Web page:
In your article you touched briefly on a subject to plagues me every time I try to use a template. Recently I routed a base plate for a cabinet. The plate consisted of a large arc with small radii ( 1/2" radius) at the ends of the arc. To route the edge, I used a 1/2" diameter 1" long flush cut router bit. One end came out perfectly, but when routing the other radius the router bit always grabbed and split the part. It didn't seem to make any difference which way I moved the router i.e. from the large arc into the radius or the opposite direction into the radius first. I should also point out that I was only removing from 1/16" to 1/8" (closer to 1/16"). I had used my band saw to cut close to the pattern line. The surface was somewhat ragged because the band saw won't cut that tight a radius. I believe my problem is referred to as "climb routing".

My question of course is how do I avoid the router bit grabbing and splitting the part. And, of course there is the safety issue when the part is thrown half way across the shop.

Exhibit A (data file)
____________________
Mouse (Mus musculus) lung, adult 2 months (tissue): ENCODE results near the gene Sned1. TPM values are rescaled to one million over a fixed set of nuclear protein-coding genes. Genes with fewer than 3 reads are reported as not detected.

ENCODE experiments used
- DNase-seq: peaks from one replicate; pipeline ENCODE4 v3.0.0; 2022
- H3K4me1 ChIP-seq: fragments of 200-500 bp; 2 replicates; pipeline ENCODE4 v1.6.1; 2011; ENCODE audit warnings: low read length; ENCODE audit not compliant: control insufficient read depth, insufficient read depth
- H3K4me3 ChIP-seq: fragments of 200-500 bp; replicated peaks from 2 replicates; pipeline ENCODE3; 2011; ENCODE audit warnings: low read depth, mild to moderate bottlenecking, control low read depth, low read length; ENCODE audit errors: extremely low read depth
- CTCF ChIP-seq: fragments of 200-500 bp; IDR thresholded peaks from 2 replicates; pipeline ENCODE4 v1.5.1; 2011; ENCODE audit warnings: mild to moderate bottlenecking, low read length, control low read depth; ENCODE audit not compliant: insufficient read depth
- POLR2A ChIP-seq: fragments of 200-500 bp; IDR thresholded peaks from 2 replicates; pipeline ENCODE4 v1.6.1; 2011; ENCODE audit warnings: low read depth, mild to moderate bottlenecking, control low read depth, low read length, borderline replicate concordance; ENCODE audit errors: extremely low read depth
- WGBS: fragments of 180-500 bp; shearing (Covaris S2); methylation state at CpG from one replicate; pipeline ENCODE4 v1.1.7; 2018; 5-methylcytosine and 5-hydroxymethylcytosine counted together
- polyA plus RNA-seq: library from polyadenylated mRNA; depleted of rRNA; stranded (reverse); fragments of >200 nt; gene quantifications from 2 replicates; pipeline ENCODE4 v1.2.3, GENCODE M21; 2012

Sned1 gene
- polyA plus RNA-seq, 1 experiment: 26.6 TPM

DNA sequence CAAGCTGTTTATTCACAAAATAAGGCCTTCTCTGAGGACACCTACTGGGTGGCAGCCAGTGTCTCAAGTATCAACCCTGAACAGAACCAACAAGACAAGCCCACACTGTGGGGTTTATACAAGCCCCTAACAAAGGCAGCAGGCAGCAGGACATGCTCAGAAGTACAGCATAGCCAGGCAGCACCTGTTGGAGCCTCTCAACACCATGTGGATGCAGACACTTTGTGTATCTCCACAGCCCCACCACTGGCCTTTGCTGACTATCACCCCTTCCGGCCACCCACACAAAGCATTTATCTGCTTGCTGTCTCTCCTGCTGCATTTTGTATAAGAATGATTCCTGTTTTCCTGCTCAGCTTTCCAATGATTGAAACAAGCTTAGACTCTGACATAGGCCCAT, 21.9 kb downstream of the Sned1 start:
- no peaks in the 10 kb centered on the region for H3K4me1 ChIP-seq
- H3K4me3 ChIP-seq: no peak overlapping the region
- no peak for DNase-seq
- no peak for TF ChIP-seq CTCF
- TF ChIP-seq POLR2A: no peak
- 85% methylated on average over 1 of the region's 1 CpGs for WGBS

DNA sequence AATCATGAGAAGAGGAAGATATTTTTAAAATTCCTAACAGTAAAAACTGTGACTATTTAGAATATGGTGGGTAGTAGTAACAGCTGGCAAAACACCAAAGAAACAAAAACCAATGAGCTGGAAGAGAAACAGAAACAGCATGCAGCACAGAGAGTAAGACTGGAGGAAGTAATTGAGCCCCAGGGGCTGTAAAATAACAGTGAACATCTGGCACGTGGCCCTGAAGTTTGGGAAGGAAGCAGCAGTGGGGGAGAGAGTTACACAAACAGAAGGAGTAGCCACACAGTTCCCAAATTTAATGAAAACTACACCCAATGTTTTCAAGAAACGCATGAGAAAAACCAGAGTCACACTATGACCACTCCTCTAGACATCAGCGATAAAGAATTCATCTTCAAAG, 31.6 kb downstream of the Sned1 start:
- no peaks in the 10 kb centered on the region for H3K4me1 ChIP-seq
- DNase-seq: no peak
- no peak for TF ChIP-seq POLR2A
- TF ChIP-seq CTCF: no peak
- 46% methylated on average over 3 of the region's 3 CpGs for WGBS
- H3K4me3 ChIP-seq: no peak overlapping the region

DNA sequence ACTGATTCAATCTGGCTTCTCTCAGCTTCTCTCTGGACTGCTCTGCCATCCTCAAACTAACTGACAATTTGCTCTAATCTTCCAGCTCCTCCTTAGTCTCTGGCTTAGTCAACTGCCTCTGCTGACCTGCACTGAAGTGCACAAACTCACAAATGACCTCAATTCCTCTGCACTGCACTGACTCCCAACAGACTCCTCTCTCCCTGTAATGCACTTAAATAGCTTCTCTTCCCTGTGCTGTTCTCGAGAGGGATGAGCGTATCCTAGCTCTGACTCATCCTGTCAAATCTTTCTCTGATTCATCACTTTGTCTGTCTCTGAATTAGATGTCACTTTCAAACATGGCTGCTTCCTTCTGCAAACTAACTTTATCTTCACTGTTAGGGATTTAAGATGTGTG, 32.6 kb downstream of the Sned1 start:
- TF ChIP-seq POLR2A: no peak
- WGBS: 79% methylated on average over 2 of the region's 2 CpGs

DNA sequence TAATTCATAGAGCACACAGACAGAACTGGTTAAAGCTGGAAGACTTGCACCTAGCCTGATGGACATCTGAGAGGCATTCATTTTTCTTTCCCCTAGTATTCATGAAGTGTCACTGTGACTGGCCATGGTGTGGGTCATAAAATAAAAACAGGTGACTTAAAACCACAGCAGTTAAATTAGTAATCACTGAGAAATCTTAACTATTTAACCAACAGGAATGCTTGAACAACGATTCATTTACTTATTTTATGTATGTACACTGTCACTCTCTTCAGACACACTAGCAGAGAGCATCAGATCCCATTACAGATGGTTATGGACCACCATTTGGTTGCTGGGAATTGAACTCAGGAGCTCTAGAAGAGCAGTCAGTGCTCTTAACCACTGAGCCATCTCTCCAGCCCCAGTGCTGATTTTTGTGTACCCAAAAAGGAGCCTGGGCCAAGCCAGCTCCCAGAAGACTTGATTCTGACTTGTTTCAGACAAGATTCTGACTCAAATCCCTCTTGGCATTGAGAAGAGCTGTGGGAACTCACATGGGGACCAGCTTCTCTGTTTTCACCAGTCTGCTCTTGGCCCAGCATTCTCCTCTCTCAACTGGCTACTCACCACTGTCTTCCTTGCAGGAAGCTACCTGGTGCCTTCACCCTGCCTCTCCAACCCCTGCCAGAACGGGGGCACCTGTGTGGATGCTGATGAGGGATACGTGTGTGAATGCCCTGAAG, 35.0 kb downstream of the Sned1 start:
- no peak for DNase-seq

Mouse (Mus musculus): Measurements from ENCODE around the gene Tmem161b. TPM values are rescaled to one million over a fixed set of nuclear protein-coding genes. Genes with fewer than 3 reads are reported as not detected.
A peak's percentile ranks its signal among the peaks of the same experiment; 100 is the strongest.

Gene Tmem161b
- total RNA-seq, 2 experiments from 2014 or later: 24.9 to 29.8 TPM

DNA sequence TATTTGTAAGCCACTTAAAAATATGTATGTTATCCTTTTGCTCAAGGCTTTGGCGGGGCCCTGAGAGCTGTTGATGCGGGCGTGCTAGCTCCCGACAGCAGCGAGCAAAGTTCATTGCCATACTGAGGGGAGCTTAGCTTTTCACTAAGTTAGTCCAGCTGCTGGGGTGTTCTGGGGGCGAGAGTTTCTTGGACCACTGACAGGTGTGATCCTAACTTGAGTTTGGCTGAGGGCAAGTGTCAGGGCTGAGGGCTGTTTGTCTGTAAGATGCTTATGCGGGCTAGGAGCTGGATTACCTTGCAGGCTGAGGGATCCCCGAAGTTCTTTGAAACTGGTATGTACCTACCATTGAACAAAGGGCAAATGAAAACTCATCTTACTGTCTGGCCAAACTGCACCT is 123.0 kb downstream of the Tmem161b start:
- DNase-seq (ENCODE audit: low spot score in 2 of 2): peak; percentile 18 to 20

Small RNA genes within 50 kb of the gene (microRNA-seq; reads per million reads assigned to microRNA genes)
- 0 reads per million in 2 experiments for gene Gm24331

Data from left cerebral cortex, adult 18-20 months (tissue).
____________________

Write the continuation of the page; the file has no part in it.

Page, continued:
-Joseph R.
Hemet, CA

Our Expert

When routing end grain the trailing edge will splinter or "blowout" as the bit exits the work. When routing around the perimeter of a board the solution is to start with an end; as you work aro

und the perimeter of the board the splinters will shape away as you route the long-grain edges. When this is not possible, as in your situation with the arch, I rip the piece oversized when milling. After routing, I rip the workpiece to final width which removes the splintered surface.

You're taking the right step by bandsawing close to the final surface. When template ro

uting I first saw the stock to within 1/16". This limits the amount of the stock to removed by the router and limits the possibility of having the router bit grab the workpiece. If your bandsaw blade is too wide for the small radius I suggest that you remove a little more stock in this area first with a rat-tail file.

Finally, for the smoothest possible surface I use a spiral flush-trim bit such as the Amana "Ultratrim".

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